Japan braced yesterday for a tropical storm set to dump heavy rains on western parts of the country, threatening to snarl road, rail and air links during the busy summer holidays. Tropical storm Krosa, a Khmer word meaning crane, was swirling in the Pacific, south of Japan, and expected to make landfall near the city of Hiroshima from today, the weather agency said.
Though Krosa is unlikely to strengthen into a typhoon, its broad front meant it could affect a large swathe of Japan, dumping up to 1,000mm (39 inches) in some parts of the west. “A very large part of western and eastern Japan could face heavy rains, high winds and high tides,” Ryuta Kurora, a spokesman for the Japan Meteorological Agency, told a news conference. He urged authorities to review evacuation plans in areas that could be hit by the storm.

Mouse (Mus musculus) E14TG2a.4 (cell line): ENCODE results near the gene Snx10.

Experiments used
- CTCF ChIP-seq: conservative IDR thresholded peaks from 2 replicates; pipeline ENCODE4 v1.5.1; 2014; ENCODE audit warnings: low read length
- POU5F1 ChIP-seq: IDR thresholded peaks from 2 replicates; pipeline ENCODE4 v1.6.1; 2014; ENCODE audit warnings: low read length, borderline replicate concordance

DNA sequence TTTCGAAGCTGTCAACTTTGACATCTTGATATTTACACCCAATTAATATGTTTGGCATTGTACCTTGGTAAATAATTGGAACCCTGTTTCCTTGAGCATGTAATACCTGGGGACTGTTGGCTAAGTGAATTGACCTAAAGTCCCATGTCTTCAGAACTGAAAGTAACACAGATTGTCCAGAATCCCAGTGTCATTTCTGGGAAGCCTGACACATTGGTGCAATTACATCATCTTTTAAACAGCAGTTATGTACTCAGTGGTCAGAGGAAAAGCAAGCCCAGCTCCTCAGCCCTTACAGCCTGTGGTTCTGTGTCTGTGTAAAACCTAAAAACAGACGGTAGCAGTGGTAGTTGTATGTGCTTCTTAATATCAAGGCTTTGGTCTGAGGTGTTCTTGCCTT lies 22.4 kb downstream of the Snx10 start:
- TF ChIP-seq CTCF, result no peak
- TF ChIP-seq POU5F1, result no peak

Krosa will arrive in the middle of Obon, the summer holiday season when many Japanese leave big cities for their ancestral hometowns to visit family graves. Airlines and train operators warned that the storm could cause delays or cancellations, snarling travel just as many Japanese are returning to Tokyo and other cities. “If I can’t get back as planned, the impact on my job could be bad,” one man told national broadcaster NHK. More than 200 people died in torrential rains and flooding in parts of western Japan in 2018, areas that could also be hit by severe rains from Krosa.
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